- Pets and Animals
How to Save Big on Pet Care
Pets can be costly, but they don’t have to be. From choosing your furry (or scaled, or feathered or tentacled) friend to bringing him/her home to caring for their health and well-being every day, there are plenty of ways to cut cost without sacrificing quality.
1. Save money on vet bills by vaccinating at home.
This isn’t for everyone, but if you have experience with animals and can stomach giving a shot or two then you can save a good deal of money by vaccinating at home. Stores like Tractor Supply Company and local feed and tack shops often carry the routine vaccinations that cats, dogs and even horses need but you can also find them online. I purchased a vaccine from Tractor Supply that contained all of the firsts for my Malamute-Shepherd mix and had my fiancée administer the vaccine at home. Not only was our puppy much less stressed out, but we avoided exposing him to the risk of Parvo and other rampant illnesses by sitting on a vet’s table. NOTE: Be sure that you know how to give a shot. Do research and consult a vet if you have any questions. This can only be done for certain vaccines, while others, like rabies, should be administered by a veterinarian.
2. Buy Pet Insurance
One of the most costly aspects of owning a pet is paying not only for costly routine checkups but emergency procedures and visits as well. These can be even more expensive if your pet ever needs after-hours emergency care and has to see an emergency vet. Minimize the costs by planning ahead and investing a small amount every month to save big when the time comes.
How much is pet insurance for dogs and cats? Plans vary, but tend to hover anywhere from a few dollars to the early twenties per month. Do some research to compare pet insurance plans online, but be wary of offers that seem too good to be true or insurance company websites that seem spammy or low quality. They may well be offering coverage, but if the reputable vets in your area don’t accept their plan then you’ll be wasting your money. Ask your veterinarian or other pet owners for recommendations and be sure to choose a plan that will cover routine visits and vaccinations as well as emergency procedures.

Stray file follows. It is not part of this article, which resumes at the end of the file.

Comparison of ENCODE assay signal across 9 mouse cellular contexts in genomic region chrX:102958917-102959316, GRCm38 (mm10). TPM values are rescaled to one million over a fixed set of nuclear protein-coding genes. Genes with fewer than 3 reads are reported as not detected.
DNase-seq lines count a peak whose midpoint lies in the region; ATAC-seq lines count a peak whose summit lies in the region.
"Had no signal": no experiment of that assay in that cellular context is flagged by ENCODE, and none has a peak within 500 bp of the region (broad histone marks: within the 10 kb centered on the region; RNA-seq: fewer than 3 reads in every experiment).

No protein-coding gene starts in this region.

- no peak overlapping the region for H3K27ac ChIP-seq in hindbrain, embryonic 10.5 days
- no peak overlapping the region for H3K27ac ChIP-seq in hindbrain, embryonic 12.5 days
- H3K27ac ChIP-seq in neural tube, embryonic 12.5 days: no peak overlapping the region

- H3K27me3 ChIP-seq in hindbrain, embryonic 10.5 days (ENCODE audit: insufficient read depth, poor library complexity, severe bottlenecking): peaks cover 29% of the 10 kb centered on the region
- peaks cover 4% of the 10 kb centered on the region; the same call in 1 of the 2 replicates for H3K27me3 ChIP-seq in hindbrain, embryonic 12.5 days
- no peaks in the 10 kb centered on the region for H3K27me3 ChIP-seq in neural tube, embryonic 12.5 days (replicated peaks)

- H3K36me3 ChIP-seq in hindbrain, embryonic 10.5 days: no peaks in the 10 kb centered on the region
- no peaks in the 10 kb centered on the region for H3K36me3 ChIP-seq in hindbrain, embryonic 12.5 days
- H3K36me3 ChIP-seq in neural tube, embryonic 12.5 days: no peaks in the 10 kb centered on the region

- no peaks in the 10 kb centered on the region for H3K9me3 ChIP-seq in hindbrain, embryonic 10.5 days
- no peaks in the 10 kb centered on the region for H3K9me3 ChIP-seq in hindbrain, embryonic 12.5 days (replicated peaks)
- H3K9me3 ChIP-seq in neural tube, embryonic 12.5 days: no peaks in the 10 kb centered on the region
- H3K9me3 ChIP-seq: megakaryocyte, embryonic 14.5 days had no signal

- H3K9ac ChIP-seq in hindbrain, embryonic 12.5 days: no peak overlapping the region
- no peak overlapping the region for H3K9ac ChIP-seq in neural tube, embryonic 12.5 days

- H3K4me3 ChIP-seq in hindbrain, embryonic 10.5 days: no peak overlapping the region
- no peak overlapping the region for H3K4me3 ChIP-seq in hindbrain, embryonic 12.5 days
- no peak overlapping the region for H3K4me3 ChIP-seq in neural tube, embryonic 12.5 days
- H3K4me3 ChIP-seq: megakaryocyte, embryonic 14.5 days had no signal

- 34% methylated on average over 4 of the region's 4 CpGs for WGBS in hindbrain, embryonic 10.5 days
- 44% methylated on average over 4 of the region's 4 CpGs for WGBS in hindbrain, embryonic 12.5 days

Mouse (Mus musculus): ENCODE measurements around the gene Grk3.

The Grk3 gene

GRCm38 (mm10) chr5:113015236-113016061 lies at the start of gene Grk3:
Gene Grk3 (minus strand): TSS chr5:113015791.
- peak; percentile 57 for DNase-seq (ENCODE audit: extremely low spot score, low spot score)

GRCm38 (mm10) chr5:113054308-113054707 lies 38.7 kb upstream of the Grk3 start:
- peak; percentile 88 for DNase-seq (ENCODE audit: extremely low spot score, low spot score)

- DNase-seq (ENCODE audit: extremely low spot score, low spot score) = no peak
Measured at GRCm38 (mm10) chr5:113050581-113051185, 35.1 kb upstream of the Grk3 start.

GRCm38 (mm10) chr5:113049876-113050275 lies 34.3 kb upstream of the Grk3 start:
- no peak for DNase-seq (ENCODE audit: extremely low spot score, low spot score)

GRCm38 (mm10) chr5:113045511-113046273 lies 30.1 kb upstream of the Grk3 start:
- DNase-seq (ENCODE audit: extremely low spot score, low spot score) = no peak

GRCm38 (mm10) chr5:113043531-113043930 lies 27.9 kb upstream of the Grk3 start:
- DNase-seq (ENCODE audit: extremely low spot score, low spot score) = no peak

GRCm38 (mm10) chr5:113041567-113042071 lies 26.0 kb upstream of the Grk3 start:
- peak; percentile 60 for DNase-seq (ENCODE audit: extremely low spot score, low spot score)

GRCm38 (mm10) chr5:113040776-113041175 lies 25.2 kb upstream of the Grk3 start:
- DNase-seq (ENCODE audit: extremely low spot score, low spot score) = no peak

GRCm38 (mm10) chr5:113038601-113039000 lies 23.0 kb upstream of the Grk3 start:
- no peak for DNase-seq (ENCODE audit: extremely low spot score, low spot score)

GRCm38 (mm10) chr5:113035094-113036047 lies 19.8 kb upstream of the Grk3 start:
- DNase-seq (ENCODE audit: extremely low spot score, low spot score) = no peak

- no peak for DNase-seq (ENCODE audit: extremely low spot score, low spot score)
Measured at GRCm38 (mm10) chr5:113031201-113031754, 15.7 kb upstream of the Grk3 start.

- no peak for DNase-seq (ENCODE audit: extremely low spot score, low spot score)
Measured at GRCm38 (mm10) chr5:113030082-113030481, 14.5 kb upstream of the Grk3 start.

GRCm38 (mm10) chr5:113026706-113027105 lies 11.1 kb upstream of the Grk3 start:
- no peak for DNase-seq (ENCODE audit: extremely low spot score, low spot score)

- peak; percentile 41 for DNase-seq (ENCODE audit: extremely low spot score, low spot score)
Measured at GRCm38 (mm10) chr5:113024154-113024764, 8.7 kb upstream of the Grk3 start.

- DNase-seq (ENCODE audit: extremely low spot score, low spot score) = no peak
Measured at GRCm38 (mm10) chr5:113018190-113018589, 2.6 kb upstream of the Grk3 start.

TIP: When determining what types if coverage are and aren’t worth the cost, be sure to consider your pet’s breed. Depending on the breed and size, your animal may be at a high risk for developing some health problems and a low risk for others. By knowing what risks your pet is likely to face, you can make an educated decision on which insurance plan is right for you.
3. Raw feeding.
Raw meat is extremely good for dogs and cats alike, and in fact, most animals could benefit from a raw diet. Not only is it better for them but you can score raw meat in bulk for super cheap and often free! Develop a relationship with farmers, hunters and butchers in your area. Ask at the deli counter if they have any scraps of unsellable meat that you can take home for your pup. They might charge you at first, but eventually they’ll get to know you and many will set aside bones, organs, byproducts and often non-choice slices of meat for you – for free!
4. Buy pet food in bulk.
I feed two cats, a ravenous puppy, a ball python and a rat for under $15/month. I buy large bags of food that last a long time. Your pet isn’t going to get tired of eating, so while it may seem cheaper to grab for the small bag when you’re in the pet food aisle, you’re spending more money in the long run. TIP: Keep bulk quantities of kibble fresher for longer by storing them in air-tight containers with a scoop for easy serving. This will ensure that nothing goes to waste.
5. Clip (or download) coupons.
Many people overlook the fact that coupons aren’t just for “people food.” I score major deals on pet foods by contacting manufacturers, scouring the local paper and printing out coupons online for my favorite products. Many stores often double these as they do with any other coupons.
6. Get free pet food samples.
Pet food is a commonly sampled product and you can find these offers in the inserts put out at your local and chain pet stores, online and often just by writing to tell a company how much you enjoy their product. Sometimes vets will give away samples, too. The sizes aren’t big, but you can’t beat free and it’s a great way to find out if your pet likes a brand before buying the full-sized product.
7. Make homemade pet toys.
Let’s face it. We’ve all purchased a $20 chew toy that squeaks, dispenses treats and does just about everything but the dishes, only to find that the dog cares more about a wrapper on the floor. Empty toilet paper and paper towel rolls, water bottles and a myriad of other objects that can be found around the house are often much more appealing to our furry friends than anything that can be found in the pet store aisle. Most of the toys and gadgets we buy are more for humans than the animals themselves, so cutting back to the basics can be a great way to save. Just be sure that whatever you let your pet play with is safe and chemical free!
There you have it. Some quick and (relatively) easy ways to cut pet care costs without cutting quality. Do you have any other tips? Leave them in the comments below!